Clinical questions in primary care: Where to find the answers - a cross-sectional study

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Abstract

INTRODUCTION: Clinicians raise at least one question for every two patients they see, but search for an answer to less than half of these questions, and rarely use evidence-based resources. One barrier to evidence-based practice is doubt that the search would yield an answer, and we found insufficient evidence to refute this concern. This study aims to identify what proportion of clinical questions in primary care can be answered with online evidence-based practice resources, and what proportion of these can be answered with pre-appraised evidence. MATERIALS AND METHODS: Cross-sectional study in two primary care practices. The inclusion criteria were family doctors, generalists and residents working in 2 selected practices. We collected a total of 238 questions from 19 family medicine specialists, 9 family medicine residents and 3 generalist doctors. Doctors were asked to record any clinical question that arose during 4 days of appointments. The primary outcome was the proportion of clinical questions answered with online evidence-based practice resources. The secondary outcome was the level of evidence needed to reach to find the answers (clinical summaries, systematic guidelines, systematic reviews or primary studies), according to Haynes' pre-appraised evidence pyramid model. RESULTS: 191 of the 206 valid clinical questions could be answered with online evidence-based practice resources (92.7% [95% CI 88.3%-95.9%]). Most of these questions (90.8% CI 95% 85.9%-94.4%) were successfully answered using clinical summaries (BMJ Best Practice, DynaMed or UpToDate), with a median search time of 4 minutes (range 1-16.5). CONCLUSIONS: Contrary to clinician's beliefs, the majority of clinical questions can be answered with online evidence-based practice resources, and most of them with pre-appraised evidence. This study could encourage family doctors to increase the use of clinical summaries. Furthermore, these results highlight the importance of teaching how to search for and apply pre-appraised evidence.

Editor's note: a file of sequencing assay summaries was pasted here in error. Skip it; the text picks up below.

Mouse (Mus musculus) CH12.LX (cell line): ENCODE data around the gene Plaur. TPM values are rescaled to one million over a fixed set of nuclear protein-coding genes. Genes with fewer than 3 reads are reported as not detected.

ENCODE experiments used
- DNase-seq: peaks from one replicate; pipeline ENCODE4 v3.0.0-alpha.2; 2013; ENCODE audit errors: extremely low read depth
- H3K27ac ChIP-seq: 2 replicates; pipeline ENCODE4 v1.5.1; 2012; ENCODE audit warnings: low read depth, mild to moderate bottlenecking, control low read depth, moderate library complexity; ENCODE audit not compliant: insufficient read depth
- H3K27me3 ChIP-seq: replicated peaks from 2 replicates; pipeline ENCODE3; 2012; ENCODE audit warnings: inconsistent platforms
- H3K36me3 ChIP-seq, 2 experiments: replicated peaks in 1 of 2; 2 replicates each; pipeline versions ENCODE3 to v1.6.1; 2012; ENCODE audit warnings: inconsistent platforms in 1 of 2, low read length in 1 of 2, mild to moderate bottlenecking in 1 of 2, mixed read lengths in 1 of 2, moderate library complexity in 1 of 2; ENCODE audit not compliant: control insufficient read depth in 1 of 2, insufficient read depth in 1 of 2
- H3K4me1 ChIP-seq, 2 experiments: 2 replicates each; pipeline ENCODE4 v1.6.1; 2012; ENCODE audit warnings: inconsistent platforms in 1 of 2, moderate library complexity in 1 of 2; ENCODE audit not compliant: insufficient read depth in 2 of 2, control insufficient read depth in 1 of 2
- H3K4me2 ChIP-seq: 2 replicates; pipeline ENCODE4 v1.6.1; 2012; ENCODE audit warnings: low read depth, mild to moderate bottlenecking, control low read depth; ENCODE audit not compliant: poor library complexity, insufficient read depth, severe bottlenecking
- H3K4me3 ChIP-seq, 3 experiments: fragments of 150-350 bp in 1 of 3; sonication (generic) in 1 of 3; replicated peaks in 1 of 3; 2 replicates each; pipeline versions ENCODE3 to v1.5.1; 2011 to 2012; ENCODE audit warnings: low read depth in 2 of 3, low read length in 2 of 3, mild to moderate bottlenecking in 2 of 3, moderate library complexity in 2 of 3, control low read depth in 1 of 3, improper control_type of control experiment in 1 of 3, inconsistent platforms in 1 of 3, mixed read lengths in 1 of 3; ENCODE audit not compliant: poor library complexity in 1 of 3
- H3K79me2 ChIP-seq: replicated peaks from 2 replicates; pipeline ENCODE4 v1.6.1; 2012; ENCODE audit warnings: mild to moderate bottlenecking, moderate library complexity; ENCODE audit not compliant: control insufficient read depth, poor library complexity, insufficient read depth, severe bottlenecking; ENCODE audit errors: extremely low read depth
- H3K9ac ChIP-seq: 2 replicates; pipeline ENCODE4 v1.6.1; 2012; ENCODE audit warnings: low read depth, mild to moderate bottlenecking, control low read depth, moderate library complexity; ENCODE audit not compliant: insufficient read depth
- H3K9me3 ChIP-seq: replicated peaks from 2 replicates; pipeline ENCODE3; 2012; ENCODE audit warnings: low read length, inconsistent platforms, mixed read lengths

Original languageEnglish
Article numbere0277462
JournalPLoS ONE
Volume17
Issue number11
DOIs
Publication statusPublished - Nov 2022

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